In January 2017, the FASB issued ASU No. 2017-04, Intangibles-Goodwill and Other (Topic 350), which eliminates the requirement to compare the implied fair value of reporting unit goodwill with the carrying amount of that goodwill (commonly referred to as Step 2) from the goodwill impairment test. The new standard does not change how a goodwill impairment is identified. The Company will continue to perform its quantitative and qualitative goodwill impairment test by comparing the fair value of each reporting unit to its carrying amount, but if the Company were required to recognize a goodwill impairment charge, under the new standard the amount of the charge would be calculated by subtracting the reporting unit’s fair value from its carrying amount. Under the prior standard, if the Company were required to recognize a goodwill impairment charge, Step 2 required us to calculate the implied value of goodwill by assigning the fair value of a reporting unit to all of its assets and liabilities as if that reporting unit had been acquired in a business combination and the amount of the charge was calculated by subtracting the reporting unit’s implied fair value of goodwill from its actual goodwill balance. The new standard is effective for interim and annual reporting periods beginning after December 15, 2019, with early adoption permitted, and should be applied prospectively from the date of adoption. The Company has elected to adopt the new standard for future goodwill impairment tests at the beginning of the fourth quarter of 2019 because it significantly simplifies the evaluation of goodwill for impairment.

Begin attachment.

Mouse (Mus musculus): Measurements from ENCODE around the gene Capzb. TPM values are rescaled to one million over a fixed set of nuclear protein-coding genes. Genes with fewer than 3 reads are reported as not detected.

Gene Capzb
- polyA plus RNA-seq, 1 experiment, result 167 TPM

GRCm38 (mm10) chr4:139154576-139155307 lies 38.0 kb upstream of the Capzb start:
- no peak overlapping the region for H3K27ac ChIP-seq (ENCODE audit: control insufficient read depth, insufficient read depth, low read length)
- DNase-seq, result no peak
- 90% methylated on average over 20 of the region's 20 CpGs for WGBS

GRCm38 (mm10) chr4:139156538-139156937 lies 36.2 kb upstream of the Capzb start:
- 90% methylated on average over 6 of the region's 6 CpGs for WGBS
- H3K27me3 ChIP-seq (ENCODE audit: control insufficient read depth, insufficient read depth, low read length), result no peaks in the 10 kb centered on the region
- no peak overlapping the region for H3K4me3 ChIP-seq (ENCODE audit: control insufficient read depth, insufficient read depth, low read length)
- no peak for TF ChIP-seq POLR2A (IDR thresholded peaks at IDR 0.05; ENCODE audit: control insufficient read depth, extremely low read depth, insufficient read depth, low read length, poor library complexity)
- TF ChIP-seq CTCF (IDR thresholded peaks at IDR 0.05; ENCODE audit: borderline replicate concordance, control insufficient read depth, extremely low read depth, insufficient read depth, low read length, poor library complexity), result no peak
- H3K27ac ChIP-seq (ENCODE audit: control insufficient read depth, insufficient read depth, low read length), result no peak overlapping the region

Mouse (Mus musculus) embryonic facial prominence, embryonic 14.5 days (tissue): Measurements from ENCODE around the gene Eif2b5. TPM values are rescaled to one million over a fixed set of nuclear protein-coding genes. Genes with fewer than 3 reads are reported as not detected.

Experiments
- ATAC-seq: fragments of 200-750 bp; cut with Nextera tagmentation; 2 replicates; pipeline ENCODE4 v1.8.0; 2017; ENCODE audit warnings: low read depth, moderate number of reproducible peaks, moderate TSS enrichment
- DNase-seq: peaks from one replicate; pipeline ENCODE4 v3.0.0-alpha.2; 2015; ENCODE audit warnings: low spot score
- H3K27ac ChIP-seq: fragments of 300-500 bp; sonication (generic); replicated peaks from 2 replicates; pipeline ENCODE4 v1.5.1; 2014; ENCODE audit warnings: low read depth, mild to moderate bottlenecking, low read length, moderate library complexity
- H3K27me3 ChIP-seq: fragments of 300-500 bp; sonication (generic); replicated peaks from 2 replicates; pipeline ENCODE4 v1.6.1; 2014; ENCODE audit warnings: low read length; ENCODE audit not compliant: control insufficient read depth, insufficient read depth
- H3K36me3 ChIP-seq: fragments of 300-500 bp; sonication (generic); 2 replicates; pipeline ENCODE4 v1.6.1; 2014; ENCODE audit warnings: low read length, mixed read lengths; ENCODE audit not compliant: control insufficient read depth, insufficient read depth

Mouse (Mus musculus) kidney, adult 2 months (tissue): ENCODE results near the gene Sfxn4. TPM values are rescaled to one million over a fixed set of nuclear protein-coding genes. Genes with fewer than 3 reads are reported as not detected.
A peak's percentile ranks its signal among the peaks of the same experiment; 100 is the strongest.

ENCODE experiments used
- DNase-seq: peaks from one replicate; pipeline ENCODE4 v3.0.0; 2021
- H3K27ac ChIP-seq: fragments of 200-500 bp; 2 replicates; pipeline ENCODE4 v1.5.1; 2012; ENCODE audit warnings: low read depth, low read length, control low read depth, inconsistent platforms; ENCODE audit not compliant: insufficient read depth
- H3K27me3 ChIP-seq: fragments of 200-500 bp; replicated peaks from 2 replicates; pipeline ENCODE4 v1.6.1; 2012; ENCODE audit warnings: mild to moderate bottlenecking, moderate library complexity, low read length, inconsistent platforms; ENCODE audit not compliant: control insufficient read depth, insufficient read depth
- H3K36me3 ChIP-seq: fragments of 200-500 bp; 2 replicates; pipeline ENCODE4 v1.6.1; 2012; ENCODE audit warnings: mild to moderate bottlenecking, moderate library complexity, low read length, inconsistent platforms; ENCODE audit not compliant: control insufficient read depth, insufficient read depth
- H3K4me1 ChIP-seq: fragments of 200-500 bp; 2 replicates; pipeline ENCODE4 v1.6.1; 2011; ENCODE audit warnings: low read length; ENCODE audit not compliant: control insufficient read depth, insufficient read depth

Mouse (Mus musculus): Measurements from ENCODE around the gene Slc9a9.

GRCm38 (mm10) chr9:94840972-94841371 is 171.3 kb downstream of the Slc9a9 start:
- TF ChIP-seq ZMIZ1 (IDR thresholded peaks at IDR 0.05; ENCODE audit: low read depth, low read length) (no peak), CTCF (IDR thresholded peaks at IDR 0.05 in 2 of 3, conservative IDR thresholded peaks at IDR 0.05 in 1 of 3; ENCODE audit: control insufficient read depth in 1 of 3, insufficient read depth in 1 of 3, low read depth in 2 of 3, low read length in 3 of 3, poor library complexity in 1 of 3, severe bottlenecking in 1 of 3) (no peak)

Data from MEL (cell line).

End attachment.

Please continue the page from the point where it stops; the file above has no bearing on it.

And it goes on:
Proposed Accounting Standards

 

A variety of proposed or otherwise potential accounting standards are currently being studied by standard-setting organizations and certain regulatory agencies. Because of the tentative and preliminary nature of such proposed standards, the Company has not yet determined the effect, if any, that the implementation of such proposed standards would have on its condensed consolidated financial statements.